Patients did not advocate a paternalistic style of healthcare delivery, and were critical of peers with little interest in managing their own health. Nor did they advocate a delivery model which gave too much apparent choice or empowerment. Patients perceived that HL was just as much the responsibility of the patient as the professional but the HP had a responsibility to answer questions and impart information in such a way that enhanced health literacy:
I had one doctor say ‘I wonder whether dispensing it prophylactically would help’ and I said ‘just remind me what prophylactically means’? And she said ‘oh I′m worrying you about something that might never happen’. And I said ‘never worry about telling patients what you′re thinking and what the options are’. We want to know, that helps us to work with you to get the best possible outcome. So I think we′ve got to play our part. (Rosemary:FG2)
Furthermore, many patients saw it as a privilege of their role as consumers to choose if or when to be noncompliant. Enhanced health literacy gave them greater moral legitimacy to disagree with diagnosis or disregard recommended treatment:
How things have changed in the last 20 well even in 5 years. There is so much that we can understand about what we′ve got and because we understand what we′ve got to a certain extent we can take responsibility for our own problems. And, well, not decide what drugs we′ll take but bend the rules may I say it a little bit. (Jennifer:FG1)
Our patients and carers saw themselves as their own advocates and described querying details as part of their role especially with medication, including spotting mistakes, but said that this was a challenge for a lot of older people due to persisting cultural perceptions about the doctor:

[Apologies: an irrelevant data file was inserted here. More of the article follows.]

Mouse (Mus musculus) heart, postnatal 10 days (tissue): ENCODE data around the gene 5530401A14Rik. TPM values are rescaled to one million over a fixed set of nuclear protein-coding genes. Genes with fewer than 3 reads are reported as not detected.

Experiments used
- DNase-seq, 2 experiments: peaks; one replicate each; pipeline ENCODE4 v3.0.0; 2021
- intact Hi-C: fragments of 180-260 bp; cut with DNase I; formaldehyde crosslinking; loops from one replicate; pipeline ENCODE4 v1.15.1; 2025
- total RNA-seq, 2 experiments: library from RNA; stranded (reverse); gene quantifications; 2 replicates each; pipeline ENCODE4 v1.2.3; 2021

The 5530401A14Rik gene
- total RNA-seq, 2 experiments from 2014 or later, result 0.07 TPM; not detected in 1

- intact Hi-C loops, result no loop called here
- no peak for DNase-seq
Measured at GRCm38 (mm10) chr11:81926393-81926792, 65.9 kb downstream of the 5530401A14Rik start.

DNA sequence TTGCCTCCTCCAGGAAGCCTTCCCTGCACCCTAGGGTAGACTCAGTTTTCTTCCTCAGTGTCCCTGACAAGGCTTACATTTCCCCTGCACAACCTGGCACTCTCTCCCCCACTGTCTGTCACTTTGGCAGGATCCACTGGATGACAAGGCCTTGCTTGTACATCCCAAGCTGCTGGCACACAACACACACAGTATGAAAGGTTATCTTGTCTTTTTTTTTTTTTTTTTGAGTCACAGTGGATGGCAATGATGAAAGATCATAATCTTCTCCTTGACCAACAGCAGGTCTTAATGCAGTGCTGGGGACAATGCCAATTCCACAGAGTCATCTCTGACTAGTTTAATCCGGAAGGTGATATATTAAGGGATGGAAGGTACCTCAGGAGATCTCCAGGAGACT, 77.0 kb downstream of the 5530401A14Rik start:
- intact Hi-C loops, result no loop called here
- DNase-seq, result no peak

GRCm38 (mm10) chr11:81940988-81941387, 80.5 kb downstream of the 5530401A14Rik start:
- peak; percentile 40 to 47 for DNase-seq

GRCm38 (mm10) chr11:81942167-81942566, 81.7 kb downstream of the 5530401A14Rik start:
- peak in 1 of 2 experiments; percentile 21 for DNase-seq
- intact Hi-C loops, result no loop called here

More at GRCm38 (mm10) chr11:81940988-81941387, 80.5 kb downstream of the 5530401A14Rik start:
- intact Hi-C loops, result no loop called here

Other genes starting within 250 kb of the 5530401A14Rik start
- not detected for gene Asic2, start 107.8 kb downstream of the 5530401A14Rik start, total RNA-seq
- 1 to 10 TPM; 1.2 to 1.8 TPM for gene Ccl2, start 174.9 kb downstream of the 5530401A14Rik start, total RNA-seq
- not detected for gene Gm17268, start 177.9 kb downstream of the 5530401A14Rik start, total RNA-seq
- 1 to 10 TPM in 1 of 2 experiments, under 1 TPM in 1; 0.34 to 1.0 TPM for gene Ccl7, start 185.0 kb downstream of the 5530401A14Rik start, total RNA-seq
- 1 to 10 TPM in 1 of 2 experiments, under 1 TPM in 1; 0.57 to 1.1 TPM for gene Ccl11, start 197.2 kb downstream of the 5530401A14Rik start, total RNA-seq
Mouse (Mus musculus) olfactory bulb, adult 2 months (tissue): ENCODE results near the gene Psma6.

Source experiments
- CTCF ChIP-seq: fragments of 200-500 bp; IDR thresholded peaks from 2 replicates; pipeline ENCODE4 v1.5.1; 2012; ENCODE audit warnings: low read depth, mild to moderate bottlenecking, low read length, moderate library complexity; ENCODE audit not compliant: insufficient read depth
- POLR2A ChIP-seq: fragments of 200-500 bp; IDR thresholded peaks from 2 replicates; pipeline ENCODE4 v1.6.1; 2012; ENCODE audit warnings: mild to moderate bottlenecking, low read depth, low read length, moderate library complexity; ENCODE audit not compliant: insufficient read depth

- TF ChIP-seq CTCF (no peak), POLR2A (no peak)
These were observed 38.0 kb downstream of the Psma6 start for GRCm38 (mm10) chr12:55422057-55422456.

[What] patients ought to do is to question whether they still need to take a particular medicine or if you are on 3 or 4 things. (Richard:FG1)
Because they believe the doctors are right they believe the doctors are god more or less they think the doctors know everything and so they abide by them but I′ve had two or three occasions where mistakes have been made on my part and I′ve lost the centre of my eye because of failure and also given the wrong antibiotics by a doctor. (Florence:FG3)
However, there was a sense that by taking responsibility and getting involved in decision making patients could potentially threaten their relationship with HP. In contrast, primary care professionals spoke about a recent shift from ‘offering choices’ or ‘option sharing’ with patients, to engaging patients in the management of their own care and ‘sharing the management’. Even so, there was a concern in both primary and secondary care from HP not knowing how much information it was appropriate to give. Concerns included frightening and/or confusing patients. Primary care HP spoke of their biases or preferences inevitably ‘creeping in’. Both patients and professionals described inhibitions relating to asking about understanding: both parties said that older patients could be reticent to ask questions – this was described as a ‘generational thing’; HP were anxious about asking if a person understood or could read. Asking about ‘illiteracy’ and even about understanding was compared to being as challenging as asking about sex.
Initially patients and professionals tended to interpret health literacy fairly narrowly, as compliance to medical treatment or self-directed research. They quickly expanded the concept, linking it to notions of empowerment through knowledge of their own conditions. Our patients, carers and professionals mostly saw HL not as an individual attribute or skill but rather as a result of interaction between patients and the healthcare system. Discussants agreed there was much scope for improved communication between patients and professionals. Patients expressed frustration at the perceived certainty that professionals knew more than they were saying; professionals voiced frustration that patients did not seem to have absorbed what professionals believed had been said or written down. Although patients praised support groups and certain practices, good face-to-face consultation experiences were the most valuable means of improving and maintaining HL. Despite limitations to our findings, patient perspectives were in some ways revelatory. Rather than dwelling on individual assets and skills patients saw HL as a whole-system outcome, highly dependent upon good communication, particularly in one-to-one consultations.